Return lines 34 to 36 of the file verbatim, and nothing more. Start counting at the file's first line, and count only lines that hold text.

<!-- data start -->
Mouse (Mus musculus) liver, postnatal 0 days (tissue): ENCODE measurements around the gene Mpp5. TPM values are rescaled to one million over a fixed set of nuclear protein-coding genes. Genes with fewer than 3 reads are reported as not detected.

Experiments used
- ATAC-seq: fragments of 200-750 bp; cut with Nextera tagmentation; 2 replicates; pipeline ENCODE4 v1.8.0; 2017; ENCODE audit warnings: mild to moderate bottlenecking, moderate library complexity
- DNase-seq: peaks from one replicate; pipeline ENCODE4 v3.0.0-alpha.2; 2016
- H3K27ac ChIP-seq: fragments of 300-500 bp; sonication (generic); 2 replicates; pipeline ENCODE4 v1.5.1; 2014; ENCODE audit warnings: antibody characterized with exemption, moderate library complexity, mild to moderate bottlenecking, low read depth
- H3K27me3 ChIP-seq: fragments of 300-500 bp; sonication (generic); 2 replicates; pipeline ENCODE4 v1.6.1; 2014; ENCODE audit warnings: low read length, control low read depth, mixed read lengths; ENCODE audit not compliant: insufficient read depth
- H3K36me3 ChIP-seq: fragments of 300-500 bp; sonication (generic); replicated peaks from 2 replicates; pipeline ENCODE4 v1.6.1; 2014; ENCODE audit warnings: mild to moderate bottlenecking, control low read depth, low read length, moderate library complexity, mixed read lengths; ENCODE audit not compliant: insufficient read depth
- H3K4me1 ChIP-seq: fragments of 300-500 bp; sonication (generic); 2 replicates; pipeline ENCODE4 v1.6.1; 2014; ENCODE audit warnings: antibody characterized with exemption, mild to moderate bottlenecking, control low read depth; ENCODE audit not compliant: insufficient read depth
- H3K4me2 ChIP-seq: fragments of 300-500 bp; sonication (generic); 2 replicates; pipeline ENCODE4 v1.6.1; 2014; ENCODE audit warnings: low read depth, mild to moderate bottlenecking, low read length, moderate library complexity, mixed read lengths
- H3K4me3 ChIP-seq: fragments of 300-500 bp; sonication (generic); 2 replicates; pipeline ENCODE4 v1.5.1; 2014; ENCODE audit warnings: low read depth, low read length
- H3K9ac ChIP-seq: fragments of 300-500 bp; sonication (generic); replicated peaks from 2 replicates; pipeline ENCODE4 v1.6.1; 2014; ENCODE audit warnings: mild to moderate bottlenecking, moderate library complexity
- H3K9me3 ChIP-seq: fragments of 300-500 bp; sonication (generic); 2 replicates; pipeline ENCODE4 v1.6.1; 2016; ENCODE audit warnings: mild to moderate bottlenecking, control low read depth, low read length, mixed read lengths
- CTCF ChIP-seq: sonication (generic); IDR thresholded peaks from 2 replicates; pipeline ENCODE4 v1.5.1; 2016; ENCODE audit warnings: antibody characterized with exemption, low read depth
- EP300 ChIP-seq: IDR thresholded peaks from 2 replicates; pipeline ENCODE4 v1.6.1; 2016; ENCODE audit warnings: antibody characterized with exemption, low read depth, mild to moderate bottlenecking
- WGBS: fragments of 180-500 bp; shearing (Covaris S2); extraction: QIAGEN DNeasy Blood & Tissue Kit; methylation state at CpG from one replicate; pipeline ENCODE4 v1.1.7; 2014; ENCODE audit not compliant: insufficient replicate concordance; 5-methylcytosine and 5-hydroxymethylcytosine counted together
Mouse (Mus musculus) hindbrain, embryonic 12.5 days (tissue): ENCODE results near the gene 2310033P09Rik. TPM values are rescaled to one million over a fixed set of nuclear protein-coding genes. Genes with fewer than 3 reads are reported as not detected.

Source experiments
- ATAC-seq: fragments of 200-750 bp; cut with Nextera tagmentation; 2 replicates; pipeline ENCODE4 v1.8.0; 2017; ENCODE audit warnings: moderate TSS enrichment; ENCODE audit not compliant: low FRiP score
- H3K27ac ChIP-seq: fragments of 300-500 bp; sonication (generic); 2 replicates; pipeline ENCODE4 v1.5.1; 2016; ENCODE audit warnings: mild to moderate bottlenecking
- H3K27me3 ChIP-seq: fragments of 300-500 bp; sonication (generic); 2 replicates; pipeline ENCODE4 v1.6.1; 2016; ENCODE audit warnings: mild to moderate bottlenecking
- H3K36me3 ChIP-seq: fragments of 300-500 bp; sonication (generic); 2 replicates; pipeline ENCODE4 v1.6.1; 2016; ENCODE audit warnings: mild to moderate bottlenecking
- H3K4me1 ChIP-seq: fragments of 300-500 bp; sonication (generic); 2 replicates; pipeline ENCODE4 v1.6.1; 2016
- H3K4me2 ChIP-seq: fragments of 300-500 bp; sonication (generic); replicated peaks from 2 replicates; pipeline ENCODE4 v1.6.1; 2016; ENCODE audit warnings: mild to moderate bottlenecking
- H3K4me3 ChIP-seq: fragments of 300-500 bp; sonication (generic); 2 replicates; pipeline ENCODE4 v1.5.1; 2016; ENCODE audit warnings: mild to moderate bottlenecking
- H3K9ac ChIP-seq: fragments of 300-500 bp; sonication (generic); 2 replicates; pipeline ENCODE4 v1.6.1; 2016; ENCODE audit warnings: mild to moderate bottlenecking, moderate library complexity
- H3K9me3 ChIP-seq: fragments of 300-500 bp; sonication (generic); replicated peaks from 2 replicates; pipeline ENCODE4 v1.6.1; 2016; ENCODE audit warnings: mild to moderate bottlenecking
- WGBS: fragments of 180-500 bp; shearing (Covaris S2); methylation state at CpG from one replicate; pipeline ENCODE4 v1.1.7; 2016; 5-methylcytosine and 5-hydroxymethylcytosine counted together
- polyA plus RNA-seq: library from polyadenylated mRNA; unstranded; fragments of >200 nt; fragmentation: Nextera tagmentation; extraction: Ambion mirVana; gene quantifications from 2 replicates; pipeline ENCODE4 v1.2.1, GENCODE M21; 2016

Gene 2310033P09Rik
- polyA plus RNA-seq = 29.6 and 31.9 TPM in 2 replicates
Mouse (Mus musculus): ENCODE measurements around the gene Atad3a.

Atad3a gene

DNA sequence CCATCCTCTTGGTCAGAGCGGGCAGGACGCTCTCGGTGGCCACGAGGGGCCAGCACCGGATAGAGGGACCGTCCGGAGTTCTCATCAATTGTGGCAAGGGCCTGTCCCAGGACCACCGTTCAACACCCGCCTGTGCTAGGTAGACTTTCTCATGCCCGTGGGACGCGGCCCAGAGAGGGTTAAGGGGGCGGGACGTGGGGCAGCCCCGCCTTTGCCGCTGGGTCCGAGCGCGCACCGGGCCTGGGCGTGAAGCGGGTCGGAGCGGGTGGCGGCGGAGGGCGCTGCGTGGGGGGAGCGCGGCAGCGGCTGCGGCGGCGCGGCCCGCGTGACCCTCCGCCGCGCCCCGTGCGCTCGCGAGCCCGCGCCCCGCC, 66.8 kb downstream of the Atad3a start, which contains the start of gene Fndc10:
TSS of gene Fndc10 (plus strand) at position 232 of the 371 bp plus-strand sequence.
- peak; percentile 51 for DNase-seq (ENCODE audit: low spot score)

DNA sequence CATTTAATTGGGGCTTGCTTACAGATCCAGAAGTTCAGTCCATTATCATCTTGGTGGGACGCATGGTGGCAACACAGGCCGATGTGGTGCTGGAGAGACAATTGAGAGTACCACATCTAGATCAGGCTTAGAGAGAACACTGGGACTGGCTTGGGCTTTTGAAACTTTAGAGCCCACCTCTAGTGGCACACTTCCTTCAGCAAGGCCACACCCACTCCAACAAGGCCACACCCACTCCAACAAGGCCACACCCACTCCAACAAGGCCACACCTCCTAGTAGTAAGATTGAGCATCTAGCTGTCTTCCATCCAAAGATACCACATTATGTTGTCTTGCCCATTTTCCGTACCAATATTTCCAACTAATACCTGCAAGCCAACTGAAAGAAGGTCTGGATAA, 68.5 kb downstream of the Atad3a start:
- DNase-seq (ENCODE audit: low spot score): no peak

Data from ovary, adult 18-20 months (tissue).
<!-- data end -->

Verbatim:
TSS of gene Fndc10 (plus strand) at position 232 of the 371 bp plus-strand sequence.
- peak; percentile 51 for DNase-seq (ENCODE audit: low spot score)

DNA sequence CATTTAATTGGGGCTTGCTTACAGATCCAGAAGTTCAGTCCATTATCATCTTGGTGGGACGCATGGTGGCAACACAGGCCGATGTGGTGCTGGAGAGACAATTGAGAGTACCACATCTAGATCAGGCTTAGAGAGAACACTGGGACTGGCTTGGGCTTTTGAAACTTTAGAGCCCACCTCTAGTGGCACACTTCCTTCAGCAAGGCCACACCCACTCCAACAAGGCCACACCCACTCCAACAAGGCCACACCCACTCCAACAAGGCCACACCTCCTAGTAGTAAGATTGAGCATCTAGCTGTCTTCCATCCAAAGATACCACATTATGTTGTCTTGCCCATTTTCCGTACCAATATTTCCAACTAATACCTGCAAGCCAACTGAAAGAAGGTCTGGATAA, 68.5 kb downstream of the Atad3a start: